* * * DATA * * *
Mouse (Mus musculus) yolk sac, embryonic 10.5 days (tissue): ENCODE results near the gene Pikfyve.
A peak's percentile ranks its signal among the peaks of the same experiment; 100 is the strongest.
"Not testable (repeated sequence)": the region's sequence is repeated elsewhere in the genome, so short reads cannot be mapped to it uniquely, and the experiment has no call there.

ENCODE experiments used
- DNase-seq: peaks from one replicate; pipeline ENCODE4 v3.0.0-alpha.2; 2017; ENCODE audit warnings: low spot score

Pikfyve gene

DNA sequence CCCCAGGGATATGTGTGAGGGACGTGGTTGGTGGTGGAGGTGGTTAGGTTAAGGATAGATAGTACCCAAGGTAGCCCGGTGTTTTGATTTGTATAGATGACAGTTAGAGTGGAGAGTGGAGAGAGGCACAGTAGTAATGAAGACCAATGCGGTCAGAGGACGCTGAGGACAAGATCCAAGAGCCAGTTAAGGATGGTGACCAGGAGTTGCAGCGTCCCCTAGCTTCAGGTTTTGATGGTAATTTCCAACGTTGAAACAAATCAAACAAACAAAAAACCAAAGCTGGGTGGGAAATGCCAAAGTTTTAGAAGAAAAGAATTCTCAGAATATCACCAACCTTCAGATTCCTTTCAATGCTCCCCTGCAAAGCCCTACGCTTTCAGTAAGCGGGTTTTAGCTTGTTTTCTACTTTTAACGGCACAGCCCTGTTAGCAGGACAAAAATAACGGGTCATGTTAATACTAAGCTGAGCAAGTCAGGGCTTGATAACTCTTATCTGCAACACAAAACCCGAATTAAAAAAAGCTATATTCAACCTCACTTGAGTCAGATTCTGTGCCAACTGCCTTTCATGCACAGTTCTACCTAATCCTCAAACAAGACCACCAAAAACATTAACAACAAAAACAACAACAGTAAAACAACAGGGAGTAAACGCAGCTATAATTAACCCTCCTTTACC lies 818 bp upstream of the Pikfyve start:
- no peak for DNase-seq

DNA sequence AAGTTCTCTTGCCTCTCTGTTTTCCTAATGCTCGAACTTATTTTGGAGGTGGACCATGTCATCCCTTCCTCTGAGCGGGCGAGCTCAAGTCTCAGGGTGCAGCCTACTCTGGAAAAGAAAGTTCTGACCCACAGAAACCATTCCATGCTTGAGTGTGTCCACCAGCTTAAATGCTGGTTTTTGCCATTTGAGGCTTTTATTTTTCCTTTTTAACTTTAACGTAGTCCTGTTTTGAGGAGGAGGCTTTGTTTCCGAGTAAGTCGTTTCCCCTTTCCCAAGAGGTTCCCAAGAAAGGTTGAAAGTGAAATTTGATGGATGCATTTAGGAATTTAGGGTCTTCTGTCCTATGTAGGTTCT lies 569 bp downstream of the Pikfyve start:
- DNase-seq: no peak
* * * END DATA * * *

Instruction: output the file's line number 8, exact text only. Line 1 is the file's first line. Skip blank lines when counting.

- no peak for DNase-seq